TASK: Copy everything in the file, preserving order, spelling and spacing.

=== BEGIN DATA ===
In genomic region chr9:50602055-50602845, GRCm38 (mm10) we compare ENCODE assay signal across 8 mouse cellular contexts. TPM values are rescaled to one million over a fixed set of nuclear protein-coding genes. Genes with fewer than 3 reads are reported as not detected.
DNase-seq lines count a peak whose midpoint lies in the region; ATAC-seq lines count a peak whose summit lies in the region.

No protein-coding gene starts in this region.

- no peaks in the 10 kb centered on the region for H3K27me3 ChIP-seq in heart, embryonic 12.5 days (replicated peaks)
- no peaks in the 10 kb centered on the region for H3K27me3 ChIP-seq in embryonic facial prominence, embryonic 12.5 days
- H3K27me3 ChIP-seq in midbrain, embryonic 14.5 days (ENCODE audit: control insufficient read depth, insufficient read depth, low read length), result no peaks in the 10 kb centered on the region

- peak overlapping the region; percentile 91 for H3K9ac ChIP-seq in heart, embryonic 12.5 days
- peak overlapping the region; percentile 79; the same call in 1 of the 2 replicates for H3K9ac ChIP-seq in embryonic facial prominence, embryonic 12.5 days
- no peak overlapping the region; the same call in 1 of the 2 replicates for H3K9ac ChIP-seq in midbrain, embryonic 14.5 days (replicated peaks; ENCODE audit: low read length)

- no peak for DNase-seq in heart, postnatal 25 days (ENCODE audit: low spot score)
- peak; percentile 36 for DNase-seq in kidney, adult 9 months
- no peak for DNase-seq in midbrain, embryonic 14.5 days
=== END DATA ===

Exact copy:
In genomic region chr9:50602055-50602845, GRCm38 (mm10) we compare ENCODE assay signal across 8 mouse cellular contexts. TPM values are rescaled to one million over a fixed set of nuclear protein-coding genes. Genes with fewer than 3 reads are reported as not detected.
DNase-seq lines count a peak whose midpoint lies in the region; ATAC-seq lines count a peak whose summit lies in the region.

No protein-coding gene starts in this region.

- no peaks in the 10 kb centered on the region for H3K27me3 ChIP-seq in heart, embryonic 12.5 days (replicated peaks)
- no peaks in the 10 kb centered on the region for H3K27me3 ChIP-seq in embryonic facial prominence, embryonic 12.5 days
- H3K27me3 ChIP-seq in midbrain, embryonic 14.5 days (ENCODE audit: control insufficient read depth, insufficient read depth, low read length), result no peaks in the 10 kb centered on the region

- peak overlapping the region; percentile 91 for H3K9ac ChIP-seq in heart, embryonic 12.5 days
- peak overlapping the region; percentile 79; the same call in 1 of the 2 replicates for H3K9ac ChIP-seq in embryonic facial prominence, embryonic 12.5 days
- no peak overlapping the region; the same call in 1 of the 2 replicates for H3K9ac ChIP-seq in midbrain, embryonic 14.5 days (replicated peaks; ENCODE audit: low read length)

- no peak for DNase-seq in heart, postnatal 25 days (ENCODE audit: low spot score)
- peak; percentile 36 for DNase-seq in kidney, adult 9 months
- no peak for DNase-seq in midbrain, embryonic 14.5 days